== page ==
Regarding micro dissaving and valuation of financial claims that connect to micro dissaving – yes this is an issue, but it is not inconsistent with the book value flow of investment as the starting point in identifying the flow of saving. It becomes a valuation adjustment for accumulated stock savings. And that valuation adjustment includes the expected effective claims on future goods and services that may be synergistically complementary and incremental in value to any starting investment value and savings value proposition in respect of assets already produced and now on the books.

  30. Steve Roth writes:

    In equation 1:

    Y ≡ C + G + I

    I must mean private investment, right? Because G is separate. I’ve always wondered how this worked, because some decades ago the national accounts started splitting out government investment and consumption.

  31. reason writes:

    “But electricity produced and not consumed? It dissipates as heat. Bread produced and not consumed grows moldy.”

    Steve – I haven’t read the entire thread – if somebody said this already my bad – but this is not quite right. GDP basically isn’t a measure of production. It is basically a measure of exchange (except for the odd imputed rental exception).

    But in general you are right – some exchange is for goods counted as final consumption (which are actually often as far as a household is concerned actually investment goods – e.g. a private automobile), some is for intermediate goods, and the rest is considered investment goods. And yes it is rather arbitrary, and someday I might persue that thought much further.

  32. reason writes:

    Thinking about what I said above it is not quite right either. Yes GDP is basically a measure of exchange + imputed rental + calculated change in business inventories (not sure how stocks of intermediate goods are treated). But lots of production is not counted – not only intermediate goods, but all household production.

    GDP is a mess. But everybody knows that.

  33. JKH writes:

    30. Steve – yes, I is private sector investment in that equation

  34. [...] Steve Randy Waldman and Scott Sumner (plus many others, linked from Steve’s post) wade in on notions of saving and investment. [...]

  35. Peter N writes:

    How is this as a starting point:

    If you price added value at the cost of the labor that produced it, then the total added value of the goods produced must equal the total of the payments for their production.

  36. [...] As JKH has quite rightly pointed out, if Sectoral Saving means money saving, “one stumbles upon the unhelpful conclusion that global saving…is identically zero, which is not very productive.” Income = Expenditures, right? One person’s spending is another’s income. So for the world or any closed sector (no net flow in or out), Money Saving (Income – Expenditures) must equal zero. [...]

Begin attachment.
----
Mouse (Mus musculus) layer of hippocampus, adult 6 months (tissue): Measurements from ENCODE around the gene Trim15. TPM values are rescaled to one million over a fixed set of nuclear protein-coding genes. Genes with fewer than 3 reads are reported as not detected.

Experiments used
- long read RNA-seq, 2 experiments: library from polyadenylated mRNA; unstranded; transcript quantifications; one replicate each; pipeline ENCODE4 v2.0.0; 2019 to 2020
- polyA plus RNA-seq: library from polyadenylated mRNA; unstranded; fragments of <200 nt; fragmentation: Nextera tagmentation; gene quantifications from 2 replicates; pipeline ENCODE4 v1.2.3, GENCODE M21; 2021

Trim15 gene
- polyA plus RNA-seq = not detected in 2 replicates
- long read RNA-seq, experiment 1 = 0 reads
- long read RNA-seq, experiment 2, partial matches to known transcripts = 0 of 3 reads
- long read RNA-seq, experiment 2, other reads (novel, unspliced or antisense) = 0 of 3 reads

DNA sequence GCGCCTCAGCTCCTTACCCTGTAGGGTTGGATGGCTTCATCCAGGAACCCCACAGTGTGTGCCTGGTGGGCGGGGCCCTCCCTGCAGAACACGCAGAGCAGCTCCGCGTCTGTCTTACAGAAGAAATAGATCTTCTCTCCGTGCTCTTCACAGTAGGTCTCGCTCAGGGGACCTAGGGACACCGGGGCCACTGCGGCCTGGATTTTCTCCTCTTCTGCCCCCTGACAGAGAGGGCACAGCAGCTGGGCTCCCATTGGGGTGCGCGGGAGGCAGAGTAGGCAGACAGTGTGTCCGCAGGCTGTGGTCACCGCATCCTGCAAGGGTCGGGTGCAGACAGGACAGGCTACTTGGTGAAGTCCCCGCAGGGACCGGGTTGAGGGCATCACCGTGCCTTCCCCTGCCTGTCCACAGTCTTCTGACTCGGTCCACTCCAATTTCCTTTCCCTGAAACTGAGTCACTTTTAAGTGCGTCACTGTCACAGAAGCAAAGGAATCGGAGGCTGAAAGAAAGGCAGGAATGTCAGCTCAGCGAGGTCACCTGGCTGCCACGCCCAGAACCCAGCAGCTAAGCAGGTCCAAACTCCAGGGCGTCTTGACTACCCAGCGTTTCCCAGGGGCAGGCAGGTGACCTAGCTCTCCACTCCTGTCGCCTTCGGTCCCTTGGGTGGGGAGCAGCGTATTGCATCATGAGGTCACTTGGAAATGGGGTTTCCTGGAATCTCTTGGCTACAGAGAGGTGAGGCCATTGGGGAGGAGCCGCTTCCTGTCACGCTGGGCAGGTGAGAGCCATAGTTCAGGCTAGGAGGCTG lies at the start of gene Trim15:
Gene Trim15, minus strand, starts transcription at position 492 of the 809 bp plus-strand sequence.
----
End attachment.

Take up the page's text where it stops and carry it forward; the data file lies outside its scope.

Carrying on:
37. [...] As JKH has quite rightly pointed out, if Sectoral Saving means money saving, “one stumbles upon the unhelpful conclusion that global saving…is identically zero, which is not very productive.” Income = Expenditures, right? One person’s spending is another’s income. So for the world or any closed sector (no net flow in or out), Money Saving (Income – Expenditures) must equal zero. [...]

  38. It is late to comment on this post, but I would like to offer a new twist on the aggregate demand equation. I have developed a new model for Aggregate supply & Effective demand. Then you can see how the traditional aggregate demand equation is extended into an Effective demand version.

  39. Here is the equation for effective demand that builds upon the equation you give above.

    Effective demand = (C + I + G + Xn) * effective labor share/(capacity utilization * (1-unemployment rate))

    You could have fun with this equation. els=effective labor share… cu=capacity utilization… u=unemployment rate
    Let’s just solve for the unemployment rate. We get this…

    u = 1 – els(C + I + G + Xn)/(ED*cu)

    We can see that if total spending, (C + I + G + Xn), increases… Unemployment would decrease too, if ED held constant. But ED (effective demand) increases too by the same percentage. For example, we increase spending by 20%, ED also increases by 20%… 1.2*ED = 1.2*(C + I + G + Xn)*els/(cu*(1-u)). So in effect, just an increase in spending does not change unemployment.

    In order for unemployment to truly decrease with a rise in spending, another variable has to change. but if effective labor share of income increases by 20%, ED also increases by 20%. And if capacity utilization increases by 20%, ED will decrease by 20%.
    Thus, no one factor alone can lower unemployment. So then how does unemployment decrease?
    The answer may surprise you…
    - by hiring more workers as capacity utilization increases.
    - By hiring more workers as effective labor share decreases.
    - By hiring more workers as spending is increased.

    Just by increasing spending, unemployment is not automatically lowered when there is spare capacity, whether done by the government or consumers. Labor and capital already employed may just be used more.
    The key is to just hire more workers. Thus the Germans had it right with their program to keep more workers working at part time.